Leah Eryenyu is the Head of Programmes at Akina Mama wa Afrika where she provides strategic leadership to the team across several African countries in the organisation’s thematic areas of Sexual and Reproductive Health and Rights (SRHR), Women’s Economic Justice, and Women’s Political Leadership. Her work looks at the intersection of economic exploitation and gender oppression and its implication for the achievement of broader women’s rights. She was previously the Research Advocacy and Movement Building Manager, where she steered the organization’s feminist research and knowledge building work, and its women’s economic justice portfolio.
Leah’s research and writing interests include economic governance focusing on tax justice and Illicit Financial Flows, corporate accountability, and decent work for women, particularly those in global value chains. Her recent work in that regard includes contributing to the co-creation of a workshop facilitation guide on feminist approaches to understanding Illicit Financial Flows and redirecting global wealth, and co-editing From the Margins to the Centre, Discourses on the Impact of the COVID-19 pandemic on Women in Uganda, a volume of essays authored by Uganda women. Her work on SRHR has included, among other things, designing programmes, developing technical briefs, and co-authoring a book chapter titled “The Debate Over Comprehensive Sexuality Education in Uganda: Barriers to Vernacularizing Reproductive Rights.” Leah has a proven track record in developing capacity strengthening and knowledge building engagements and complementary tools, and also has experience in designing and implementing advocacy campaigns.
Leah is an Advisory Council member of the Strategic Issues and Research Council, an outfit that works behind the scenes through preemptive and proactive strategies to eliminate the influence of those who seek to impede the advancement of SRHR.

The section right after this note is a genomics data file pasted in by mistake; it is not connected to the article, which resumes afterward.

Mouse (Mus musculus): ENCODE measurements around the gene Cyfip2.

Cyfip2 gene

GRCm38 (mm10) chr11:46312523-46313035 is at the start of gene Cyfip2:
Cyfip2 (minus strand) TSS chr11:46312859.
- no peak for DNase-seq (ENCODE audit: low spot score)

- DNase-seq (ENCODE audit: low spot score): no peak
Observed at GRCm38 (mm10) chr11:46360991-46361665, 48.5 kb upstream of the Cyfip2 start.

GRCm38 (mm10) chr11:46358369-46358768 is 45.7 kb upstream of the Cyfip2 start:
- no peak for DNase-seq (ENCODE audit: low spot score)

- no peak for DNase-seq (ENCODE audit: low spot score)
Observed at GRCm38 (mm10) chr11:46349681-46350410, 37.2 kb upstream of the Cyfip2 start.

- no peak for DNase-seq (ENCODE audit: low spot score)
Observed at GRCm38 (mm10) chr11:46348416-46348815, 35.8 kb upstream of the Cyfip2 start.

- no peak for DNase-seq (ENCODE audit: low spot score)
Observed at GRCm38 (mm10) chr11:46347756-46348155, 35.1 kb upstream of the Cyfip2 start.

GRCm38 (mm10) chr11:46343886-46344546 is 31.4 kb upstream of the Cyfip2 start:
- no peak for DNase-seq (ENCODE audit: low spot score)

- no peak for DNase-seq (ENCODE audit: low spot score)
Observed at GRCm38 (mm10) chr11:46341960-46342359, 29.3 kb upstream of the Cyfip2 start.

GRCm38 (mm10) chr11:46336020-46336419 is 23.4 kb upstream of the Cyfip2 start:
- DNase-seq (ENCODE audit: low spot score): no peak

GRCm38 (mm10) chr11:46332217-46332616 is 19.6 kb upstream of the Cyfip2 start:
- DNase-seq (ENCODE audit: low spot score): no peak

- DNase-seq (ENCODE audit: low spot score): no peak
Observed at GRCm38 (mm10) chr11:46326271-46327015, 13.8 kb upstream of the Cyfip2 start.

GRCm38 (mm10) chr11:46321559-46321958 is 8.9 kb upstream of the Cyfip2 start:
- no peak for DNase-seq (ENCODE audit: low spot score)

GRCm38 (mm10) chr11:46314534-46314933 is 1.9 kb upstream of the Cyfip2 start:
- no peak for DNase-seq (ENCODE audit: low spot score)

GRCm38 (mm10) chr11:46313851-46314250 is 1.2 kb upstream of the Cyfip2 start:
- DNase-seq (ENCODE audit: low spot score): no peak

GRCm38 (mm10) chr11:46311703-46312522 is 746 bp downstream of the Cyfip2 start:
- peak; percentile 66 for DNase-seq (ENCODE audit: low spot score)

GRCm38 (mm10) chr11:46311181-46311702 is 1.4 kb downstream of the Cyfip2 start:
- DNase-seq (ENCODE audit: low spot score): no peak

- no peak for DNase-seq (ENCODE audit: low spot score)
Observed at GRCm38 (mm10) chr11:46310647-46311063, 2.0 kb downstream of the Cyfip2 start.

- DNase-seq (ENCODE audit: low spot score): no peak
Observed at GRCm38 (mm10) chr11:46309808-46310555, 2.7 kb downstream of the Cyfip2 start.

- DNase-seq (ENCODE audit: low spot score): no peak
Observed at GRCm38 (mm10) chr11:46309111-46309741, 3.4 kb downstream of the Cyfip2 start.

She has a BA in Political Science from Williams College in the US.
As a person descended from other women, who by their wits and resilience ensured that she enjoys vast opportunities that were not available to them, this quote by Ijeoma Umebinyuo speaks to her;“Nobody warned you that the women whose feet you cut from running would give birth to daughters with wings.” You can catch her on Twitter- @ironladey occasionally trying to be witty but not always succeeding.
Leah’s recent publications and writing contributions:
- June, 2020 . Is achieving decent work amidst the COVID-19 pandemic possible? https://medium.com/@leryenyu/is-achieving-decent-work-amidst-the-covid-19-pandemic-possible-60559c7cabc9
- Hivos, May 2020. Impact of COVID-19 on Women Workers in the Horticulture Sector in Uganda. https://womenatworkcampaign.org/document/impact-of-covid-19-on-women-workers-in-the-horticulture-sector-in-uganda/
- African Feminism, May 2020. More work shifting to the private sphere means more need to enforce protocols on violence and harassment https://africanfeminism.com/as-more-work-shifts-to-private-spheres-protocols-on-violence-and-harassment-offer-solutions/
- May 2020. The Debate Over Comprehensive Sexuality Education in Uganda: Barriers to Vernacularizing Reproductive Rights
- Daily Monitor, 14th February, 2020 Bouquet of roses may cost more than salary of woman who grows them https://www.monitor.co.ug/uganda/oped/commentary/bouquet-of-roses-may-cost-more-than-salary-of-woman-who-grows-them-1875246
- Workshop facilitation guide: Everybody’s business, A feminist approach to understanding illicit financial flows and redirecting global wealth, 2019 https://www.akinamamawaafrika.org/wp-content/uploads/2020/05/IFFs-Facilitation-Guide.pdf
- African Feminism, September 2019: Corporations and gender justice: it all leads back to who controls resources: http://africanfeminism.com/corporations-and-gender-justice-it-all-leads-back-to-who-controlsresources/
- Daily Monitor, 30th August, 2019: Sexual Abuse : Burying heads in sand makes us complicit https://www.monitor.co.ug/OpEd/Commentary/Sexual-abuse-Burying-heads-sand-makescomplicit/689364-5253956-format-xhtml-d6ybbj/index.html
- Daily Monitor, 10th April, 2017: Export of domestic workers is slavery dressed up as greener pastures https://www.monitor.co.ug/OpEd/Commentary/Export-domestic-workers-slavery-greener-pastures/689364- 3883520-f8t3pv/index.html